How Does Peak Oil Affect Trucks?

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18 wheelerRoute 80 is an amazing American road. It stretches from New York City and the Atlantic ocean to San Francisco and the Pacific. I had the pleasure of traveling on this American road (our second longest) for 15 hours from New York to Iowa. Countless trucks. And two enduring images.

First: An eighteen wheeler carrying a wind turbine blade. The blade curves gently over the length of the truck. Its huge length means it’ll produce more energy than anyone thought possible with wind ten years ago. Energy with no greenhouse gases and no contribution to climate crisis.

Second: An eighteen wheeler carrying a massive tiller. Dragged across farms soil to kill weeds and prepare for planting. As the metal tears open the soil, carbon in the soil reacts with oxygen in the air and is released as carbon dioxide. When farmers spend hundreds of thousands of dollars on plows like this, they must farm huge fields of commodities to pay of their debt, growing high fructose corn syrup.

They have no incentive to add compost to their soil or build their soil by growing winter cover crops. This kind of farming, produces about one fifth of greenhouse gas emissions.

When we reach peak oil in 2014, which type of truck will be likely to see??

Article by Eliav Bitan appearing courtesy Celsias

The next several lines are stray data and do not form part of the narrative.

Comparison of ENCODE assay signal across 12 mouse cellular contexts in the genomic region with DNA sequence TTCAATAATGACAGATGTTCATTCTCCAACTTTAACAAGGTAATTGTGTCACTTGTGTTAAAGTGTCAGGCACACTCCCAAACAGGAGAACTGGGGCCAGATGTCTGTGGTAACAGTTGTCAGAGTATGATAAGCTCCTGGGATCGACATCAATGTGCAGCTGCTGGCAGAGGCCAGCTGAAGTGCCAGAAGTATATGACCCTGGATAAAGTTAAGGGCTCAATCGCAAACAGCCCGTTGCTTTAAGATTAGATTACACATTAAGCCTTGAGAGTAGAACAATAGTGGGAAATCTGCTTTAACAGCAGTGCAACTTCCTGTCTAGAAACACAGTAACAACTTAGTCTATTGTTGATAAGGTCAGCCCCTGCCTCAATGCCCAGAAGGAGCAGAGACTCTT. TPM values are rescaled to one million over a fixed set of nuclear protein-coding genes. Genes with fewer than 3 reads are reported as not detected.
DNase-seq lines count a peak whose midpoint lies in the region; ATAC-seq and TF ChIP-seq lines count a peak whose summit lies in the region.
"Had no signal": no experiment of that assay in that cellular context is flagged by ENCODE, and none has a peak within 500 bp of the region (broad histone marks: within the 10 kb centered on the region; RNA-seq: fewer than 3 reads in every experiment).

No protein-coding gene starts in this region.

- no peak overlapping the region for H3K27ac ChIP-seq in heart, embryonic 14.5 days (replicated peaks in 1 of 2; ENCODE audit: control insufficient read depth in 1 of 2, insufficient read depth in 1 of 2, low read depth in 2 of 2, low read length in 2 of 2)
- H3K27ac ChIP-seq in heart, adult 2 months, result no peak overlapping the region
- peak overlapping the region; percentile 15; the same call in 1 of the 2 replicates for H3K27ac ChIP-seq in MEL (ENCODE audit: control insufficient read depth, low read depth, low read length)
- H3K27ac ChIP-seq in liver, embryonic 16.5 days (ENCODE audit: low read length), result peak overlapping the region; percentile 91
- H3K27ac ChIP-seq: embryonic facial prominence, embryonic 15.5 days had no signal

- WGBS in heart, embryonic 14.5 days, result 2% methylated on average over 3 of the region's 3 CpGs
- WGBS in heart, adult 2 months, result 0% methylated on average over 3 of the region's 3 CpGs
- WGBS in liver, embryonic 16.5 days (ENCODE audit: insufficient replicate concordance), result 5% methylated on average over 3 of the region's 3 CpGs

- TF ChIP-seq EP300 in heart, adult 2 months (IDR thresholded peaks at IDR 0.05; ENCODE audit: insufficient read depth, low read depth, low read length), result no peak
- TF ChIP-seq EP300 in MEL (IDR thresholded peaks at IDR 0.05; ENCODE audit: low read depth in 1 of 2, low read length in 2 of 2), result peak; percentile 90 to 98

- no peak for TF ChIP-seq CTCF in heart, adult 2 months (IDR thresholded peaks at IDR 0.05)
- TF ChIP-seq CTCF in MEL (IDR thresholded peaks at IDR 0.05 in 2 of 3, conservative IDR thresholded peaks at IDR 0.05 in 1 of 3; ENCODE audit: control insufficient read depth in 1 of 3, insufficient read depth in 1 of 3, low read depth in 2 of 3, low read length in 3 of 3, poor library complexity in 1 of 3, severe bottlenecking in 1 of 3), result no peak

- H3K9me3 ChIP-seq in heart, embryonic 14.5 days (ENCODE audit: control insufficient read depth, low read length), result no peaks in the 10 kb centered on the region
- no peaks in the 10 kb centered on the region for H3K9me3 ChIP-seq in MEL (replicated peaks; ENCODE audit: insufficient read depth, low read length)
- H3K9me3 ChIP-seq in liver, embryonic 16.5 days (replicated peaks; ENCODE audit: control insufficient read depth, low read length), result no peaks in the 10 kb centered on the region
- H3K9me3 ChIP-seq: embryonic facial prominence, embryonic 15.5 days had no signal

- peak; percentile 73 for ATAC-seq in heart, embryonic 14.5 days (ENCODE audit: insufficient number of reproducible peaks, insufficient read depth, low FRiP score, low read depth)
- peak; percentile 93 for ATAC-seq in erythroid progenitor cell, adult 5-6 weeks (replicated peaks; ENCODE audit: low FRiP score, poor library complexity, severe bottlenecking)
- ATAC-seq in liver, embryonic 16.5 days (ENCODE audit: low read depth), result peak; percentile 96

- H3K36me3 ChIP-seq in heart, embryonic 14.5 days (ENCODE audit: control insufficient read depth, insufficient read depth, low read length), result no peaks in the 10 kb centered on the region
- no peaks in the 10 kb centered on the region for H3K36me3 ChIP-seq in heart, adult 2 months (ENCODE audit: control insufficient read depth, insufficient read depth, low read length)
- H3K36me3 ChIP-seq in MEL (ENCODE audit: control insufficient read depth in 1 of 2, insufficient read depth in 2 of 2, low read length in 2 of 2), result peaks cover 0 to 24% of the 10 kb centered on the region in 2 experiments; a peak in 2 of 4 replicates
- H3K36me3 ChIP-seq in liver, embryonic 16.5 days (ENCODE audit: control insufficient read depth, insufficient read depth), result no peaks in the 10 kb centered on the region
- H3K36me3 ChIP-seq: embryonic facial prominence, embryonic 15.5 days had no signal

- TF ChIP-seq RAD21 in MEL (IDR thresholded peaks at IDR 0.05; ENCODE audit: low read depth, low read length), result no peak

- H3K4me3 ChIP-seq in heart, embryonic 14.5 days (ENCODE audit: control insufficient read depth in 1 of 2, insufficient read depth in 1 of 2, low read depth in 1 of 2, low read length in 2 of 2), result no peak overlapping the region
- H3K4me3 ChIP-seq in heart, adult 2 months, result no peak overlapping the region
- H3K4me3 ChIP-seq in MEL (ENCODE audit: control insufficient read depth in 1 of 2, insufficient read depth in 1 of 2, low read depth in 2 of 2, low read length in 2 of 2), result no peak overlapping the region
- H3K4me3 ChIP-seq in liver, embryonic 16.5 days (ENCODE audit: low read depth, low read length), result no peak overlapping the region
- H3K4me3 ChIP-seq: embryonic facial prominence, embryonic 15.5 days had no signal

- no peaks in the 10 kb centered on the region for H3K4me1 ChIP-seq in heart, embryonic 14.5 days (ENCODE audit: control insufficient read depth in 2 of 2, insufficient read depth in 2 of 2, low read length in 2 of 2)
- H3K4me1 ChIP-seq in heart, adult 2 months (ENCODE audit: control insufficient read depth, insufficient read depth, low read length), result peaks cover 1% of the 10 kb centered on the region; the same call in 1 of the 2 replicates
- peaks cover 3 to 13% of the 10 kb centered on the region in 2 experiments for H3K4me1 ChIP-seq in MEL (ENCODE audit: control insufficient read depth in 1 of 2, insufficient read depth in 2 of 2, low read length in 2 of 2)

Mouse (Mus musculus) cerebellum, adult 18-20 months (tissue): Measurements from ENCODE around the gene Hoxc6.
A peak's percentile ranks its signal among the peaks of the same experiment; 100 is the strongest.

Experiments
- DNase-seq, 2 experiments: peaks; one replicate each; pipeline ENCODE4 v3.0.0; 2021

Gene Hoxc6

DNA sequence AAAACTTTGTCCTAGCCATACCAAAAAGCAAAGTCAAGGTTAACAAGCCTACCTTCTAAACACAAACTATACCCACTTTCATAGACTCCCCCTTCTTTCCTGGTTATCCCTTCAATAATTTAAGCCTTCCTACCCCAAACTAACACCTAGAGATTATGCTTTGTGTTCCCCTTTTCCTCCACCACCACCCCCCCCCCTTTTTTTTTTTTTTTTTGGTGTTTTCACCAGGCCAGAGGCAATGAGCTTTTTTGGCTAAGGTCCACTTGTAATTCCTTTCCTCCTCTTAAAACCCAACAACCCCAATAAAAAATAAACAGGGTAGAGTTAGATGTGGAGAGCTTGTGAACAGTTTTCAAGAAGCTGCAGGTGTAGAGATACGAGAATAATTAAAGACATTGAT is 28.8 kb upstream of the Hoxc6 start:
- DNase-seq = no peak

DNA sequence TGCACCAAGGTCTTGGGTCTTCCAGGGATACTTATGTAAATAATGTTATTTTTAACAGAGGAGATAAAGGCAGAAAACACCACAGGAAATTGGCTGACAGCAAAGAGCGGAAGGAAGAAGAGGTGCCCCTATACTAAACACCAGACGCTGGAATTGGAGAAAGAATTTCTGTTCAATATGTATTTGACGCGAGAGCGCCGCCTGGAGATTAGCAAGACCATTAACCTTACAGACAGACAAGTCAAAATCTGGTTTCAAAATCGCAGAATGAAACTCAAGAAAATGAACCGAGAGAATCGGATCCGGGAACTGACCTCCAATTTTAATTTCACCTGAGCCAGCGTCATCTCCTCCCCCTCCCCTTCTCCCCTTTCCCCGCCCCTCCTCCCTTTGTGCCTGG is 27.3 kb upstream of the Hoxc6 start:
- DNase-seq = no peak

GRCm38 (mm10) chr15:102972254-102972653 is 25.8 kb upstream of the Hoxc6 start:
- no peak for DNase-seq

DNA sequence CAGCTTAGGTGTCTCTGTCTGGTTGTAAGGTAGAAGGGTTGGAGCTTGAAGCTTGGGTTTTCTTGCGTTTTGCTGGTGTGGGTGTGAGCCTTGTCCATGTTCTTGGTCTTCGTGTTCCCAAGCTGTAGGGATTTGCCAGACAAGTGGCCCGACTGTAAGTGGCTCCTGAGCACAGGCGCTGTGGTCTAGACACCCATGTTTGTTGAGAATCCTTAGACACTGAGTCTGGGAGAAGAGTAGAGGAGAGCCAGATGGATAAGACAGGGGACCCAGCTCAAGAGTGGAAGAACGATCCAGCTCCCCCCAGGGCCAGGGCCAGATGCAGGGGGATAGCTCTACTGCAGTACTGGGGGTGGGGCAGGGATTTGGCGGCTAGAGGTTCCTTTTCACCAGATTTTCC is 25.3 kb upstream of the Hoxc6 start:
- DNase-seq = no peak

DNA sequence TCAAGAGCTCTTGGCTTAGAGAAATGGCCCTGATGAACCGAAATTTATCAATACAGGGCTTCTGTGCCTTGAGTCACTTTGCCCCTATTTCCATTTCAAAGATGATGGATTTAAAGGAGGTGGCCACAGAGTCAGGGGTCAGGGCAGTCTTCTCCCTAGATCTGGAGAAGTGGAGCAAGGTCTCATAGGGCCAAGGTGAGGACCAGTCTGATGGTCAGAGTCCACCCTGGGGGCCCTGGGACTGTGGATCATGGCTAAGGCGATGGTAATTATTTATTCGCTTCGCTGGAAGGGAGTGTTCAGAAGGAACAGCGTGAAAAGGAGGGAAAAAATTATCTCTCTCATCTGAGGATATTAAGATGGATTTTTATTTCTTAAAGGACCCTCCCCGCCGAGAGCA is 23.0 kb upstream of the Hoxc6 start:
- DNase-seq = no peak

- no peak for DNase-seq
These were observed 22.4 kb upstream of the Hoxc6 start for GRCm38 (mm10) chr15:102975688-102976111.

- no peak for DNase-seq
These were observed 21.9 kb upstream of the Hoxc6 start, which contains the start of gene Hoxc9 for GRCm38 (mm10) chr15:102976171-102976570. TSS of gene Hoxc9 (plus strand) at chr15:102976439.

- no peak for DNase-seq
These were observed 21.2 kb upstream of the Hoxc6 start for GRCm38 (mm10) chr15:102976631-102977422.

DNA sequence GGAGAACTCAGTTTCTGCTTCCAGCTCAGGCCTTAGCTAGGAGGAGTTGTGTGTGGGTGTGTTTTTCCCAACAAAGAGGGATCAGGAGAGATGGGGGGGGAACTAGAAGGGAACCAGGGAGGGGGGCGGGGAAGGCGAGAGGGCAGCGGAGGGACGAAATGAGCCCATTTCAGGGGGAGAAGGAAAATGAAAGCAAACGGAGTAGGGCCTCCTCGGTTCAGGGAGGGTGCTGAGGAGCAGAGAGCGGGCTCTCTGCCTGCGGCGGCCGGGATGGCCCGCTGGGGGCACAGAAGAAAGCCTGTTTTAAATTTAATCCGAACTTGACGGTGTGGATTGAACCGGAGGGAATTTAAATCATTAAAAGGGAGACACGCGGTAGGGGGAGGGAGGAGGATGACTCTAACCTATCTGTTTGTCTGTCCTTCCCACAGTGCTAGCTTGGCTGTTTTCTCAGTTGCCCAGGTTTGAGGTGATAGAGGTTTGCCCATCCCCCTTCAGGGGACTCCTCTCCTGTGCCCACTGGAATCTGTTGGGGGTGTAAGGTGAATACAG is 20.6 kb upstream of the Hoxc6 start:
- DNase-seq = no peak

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About Author

Walter’s contributions to CleanTechies over the past 4 years have been instrumental in growing the publications social media channels via his ongoing editorial and data driven strategies. He is the founder and managing director of Sunflower Tax, a renewable energy tax and finance consultancy based in San Diego, California. Active in the San Diego clean technology community, participating in events sponsored by CleanTech San Diego, EcoTopics, and Cleantech Open San Diego, Walter has also been a presenter at numerous California Center for Sustainability (CCSE) programs. He currently serves as an adjunct professor at the University of San Diego School of Law where he teaches a course on energy taxation and policy.

1 Comment

  1. Peak oil is the point in time when the maximum rate of global petroleum extraction is reached, after which the rate of production enters terminal decline. M. King Hubbert created and first used the models behind peak oil in 1956 to accurately predict that United States oil production would peak between 1965 and 1970. According to the Hubbert model, the production rate of a limited resource will follow a roughly symmetrical logistic distribution curve based on the limits of exploitability and market pressures.

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